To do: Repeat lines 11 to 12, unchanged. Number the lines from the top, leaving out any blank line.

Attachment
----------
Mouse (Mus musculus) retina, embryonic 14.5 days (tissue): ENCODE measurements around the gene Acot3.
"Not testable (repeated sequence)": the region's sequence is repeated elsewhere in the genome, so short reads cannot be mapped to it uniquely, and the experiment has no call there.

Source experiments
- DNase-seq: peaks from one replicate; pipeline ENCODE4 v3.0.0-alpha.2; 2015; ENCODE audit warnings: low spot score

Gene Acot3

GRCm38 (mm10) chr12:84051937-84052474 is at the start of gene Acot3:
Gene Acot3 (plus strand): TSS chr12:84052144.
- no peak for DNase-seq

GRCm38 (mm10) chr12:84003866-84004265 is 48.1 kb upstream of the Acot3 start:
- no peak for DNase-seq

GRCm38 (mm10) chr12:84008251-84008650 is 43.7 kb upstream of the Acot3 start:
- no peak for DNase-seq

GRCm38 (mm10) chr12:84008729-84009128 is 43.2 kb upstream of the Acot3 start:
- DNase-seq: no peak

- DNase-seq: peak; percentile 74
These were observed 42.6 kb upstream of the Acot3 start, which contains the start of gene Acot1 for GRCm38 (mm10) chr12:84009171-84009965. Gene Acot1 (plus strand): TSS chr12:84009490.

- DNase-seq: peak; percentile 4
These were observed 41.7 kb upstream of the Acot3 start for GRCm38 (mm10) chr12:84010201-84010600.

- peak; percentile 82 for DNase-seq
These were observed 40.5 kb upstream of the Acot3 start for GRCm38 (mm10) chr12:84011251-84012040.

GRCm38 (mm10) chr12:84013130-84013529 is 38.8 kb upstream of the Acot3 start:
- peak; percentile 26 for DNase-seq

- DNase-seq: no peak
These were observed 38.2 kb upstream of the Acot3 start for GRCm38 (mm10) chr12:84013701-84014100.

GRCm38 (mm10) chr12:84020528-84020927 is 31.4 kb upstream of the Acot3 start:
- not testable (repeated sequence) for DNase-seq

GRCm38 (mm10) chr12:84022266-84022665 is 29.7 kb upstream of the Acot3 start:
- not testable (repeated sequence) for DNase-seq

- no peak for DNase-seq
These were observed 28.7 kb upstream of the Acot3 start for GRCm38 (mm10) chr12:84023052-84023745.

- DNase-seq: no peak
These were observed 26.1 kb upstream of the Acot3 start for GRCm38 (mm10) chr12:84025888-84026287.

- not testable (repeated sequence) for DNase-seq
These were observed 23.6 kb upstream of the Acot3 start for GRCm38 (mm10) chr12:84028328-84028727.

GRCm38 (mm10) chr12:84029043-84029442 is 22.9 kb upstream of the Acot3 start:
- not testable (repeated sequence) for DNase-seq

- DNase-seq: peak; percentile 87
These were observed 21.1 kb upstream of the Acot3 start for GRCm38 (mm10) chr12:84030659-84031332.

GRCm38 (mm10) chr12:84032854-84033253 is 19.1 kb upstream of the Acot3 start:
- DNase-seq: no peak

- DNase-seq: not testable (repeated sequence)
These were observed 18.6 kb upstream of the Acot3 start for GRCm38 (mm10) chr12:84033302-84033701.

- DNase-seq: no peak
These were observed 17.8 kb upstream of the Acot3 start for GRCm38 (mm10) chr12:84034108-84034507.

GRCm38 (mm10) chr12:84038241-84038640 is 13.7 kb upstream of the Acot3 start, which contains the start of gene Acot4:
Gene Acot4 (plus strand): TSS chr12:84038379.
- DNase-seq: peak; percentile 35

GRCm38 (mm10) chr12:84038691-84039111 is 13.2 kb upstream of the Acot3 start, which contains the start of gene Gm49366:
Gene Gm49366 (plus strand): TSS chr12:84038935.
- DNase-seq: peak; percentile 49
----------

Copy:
GRCm38 (mm10) chr12:84008251-84008650 is 43.7 kb upstream of the Acot3 start:
- no peak for DNase-seq